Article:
Academic journal article Memory & Cognition

Working Memory Contributions to Relative Clause Attachment Processing: A Hierarchical Linear Modeling Analysis

Academic journal article Memory & Cognition

Working Memory Contributions to Relative Clause Attachment Processing: A Hierarchical Linear Modeling Analysis

Article excerpt

An eye-movement-monitoring experiment tested readers' responses to sentences containing relative clauses that could be attached to one or both of two preceding nouns. Previous experiments with such sentences have indicated that globally ambiguous relative clauses are processed more quickly than are determinately attached relative clauses. Central to the present research, a recent study (Swets, Desmet, Hambrick, & Ferreira, 2007) showed that offline preferences for such sentences differ as a function of working memory capacity. Specifically, both English and Dutch participants' preference for the second of two nouns as the host for the relative clause increased as their working memory capacity increased. In the present study, readers' working memory capacity was measured, and eye movements were monitored. Hierarchical linear modeling was used to determine whether working memory capacity moderated readers' online processing performance. The modeling indicated that determinately attached sentences were harder to process than globally ambiguous sentences, that working memory did not affect processing of the relative clause itself, but that working memory did moderate how easy it was to integrate the relative clause with the preceding sentence context. Specifically, in contrast with the offline results from Swets and colleagues' study, readers with higher working memory capacity were more likely to prefer the first noun over the second noun as the host for the relative clause.

Psycholinguists and cognitive psychologists are interested in the relationship between general cognitive capacities and online processing. In particular, a great deal of attention has been paid to the relationship between working memory capacity and language processing. Measures of working memory capacity correlate with general measures of verbal ability, and quasiexperimental designs often show between-group differences on various language processing tasks (e.g., Daneman, 1991 ; Daneman & Merikle, 1996; Just & Carpenter, 1992; King & Just, 1991 ; King & Kutas, 1995; MacDonald, Just, & Carpenter, 1992; Pearlmutter & MacDonald, 1995). Although some researchers agree that working memory capacity affects the efficiency of high-level discourse processes, such as integration of new information and inference generation (e.g., Caplan & Waters, 1999; Just & Varma, 2002), and that very low level, automatic processes such as word identification or phonological processing are not substantially affected by working memory limitations, there is substantial disagreement about whether the working memory capacity that is assessed by tasks such as sentence span (Daneman & Carpenter, 1980) affects syntactic parsing and other preinterpretive processes (Caplan & Waters, 1995, 1999; Just & Carpenter, 1992; Just, Carpenter, & Keller, 1996; Waters & Caplan, 1992, 1996a, 1996b; see Traxler, Williams, Blozis, & Morris, 2005, for a review).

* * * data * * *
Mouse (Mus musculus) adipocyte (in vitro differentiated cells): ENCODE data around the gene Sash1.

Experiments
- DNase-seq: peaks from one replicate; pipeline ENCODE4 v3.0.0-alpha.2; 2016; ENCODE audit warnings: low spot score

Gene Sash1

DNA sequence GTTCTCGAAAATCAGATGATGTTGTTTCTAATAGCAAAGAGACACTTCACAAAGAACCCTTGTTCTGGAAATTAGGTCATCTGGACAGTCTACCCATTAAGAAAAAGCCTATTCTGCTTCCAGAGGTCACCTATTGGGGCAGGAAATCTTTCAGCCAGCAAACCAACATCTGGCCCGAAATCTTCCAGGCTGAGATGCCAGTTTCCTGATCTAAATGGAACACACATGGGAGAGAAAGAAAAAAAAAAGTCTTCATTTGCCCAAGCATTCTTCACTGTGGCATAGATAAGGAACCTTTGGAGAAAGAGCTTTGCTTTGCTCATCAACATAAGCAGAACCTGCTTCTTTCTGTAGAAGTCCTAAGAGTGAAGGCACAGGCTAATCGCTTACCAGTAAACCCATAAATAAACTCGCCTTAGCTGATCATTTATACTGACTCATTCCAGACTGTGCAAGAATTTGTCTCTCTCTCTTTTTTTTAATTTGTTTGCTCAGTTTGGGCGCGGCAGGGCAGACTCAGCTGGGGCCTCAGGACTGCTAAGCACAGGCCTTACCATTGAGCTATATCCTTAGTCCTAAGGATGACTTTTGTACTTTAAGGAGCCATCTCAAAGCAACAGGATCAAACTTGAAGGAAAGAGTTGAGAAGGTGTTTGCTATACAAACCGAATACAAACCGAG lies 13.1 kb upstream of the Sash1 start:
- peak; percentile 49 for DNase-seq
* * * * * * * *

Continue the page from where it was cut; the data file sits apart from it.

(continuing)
Another, related debate focuses on the question of whether working memory resources exist as a psychological entity separate from the neural systems that undertake specific cognitive tasks. MacDonald and Christiansen (2002) advocated an approach that essentially abolishes working memory capacity as an explanatory construct. They suggested that "individual differences in comprehension do not stem from variations in a separate working memory capacity; instead they emerge from an interaction of biological factors and language experience" (p. 35). On this account, correlations between performance on working memory tasks and language comprehension tasks are the result of linguistic processes that must be undertaken in both domains. MacDonald and Christiansen emphasized the quality of phonological representations as the source of individual differences in sentence processing, especially for sentences with complex syntax. This stands in contrast to Just and Carpenter's (e.g., 1992) theory, according to which working memory capacity can vary independently of other variables, such as experience, the quality of phonological codes, and processing speed. …

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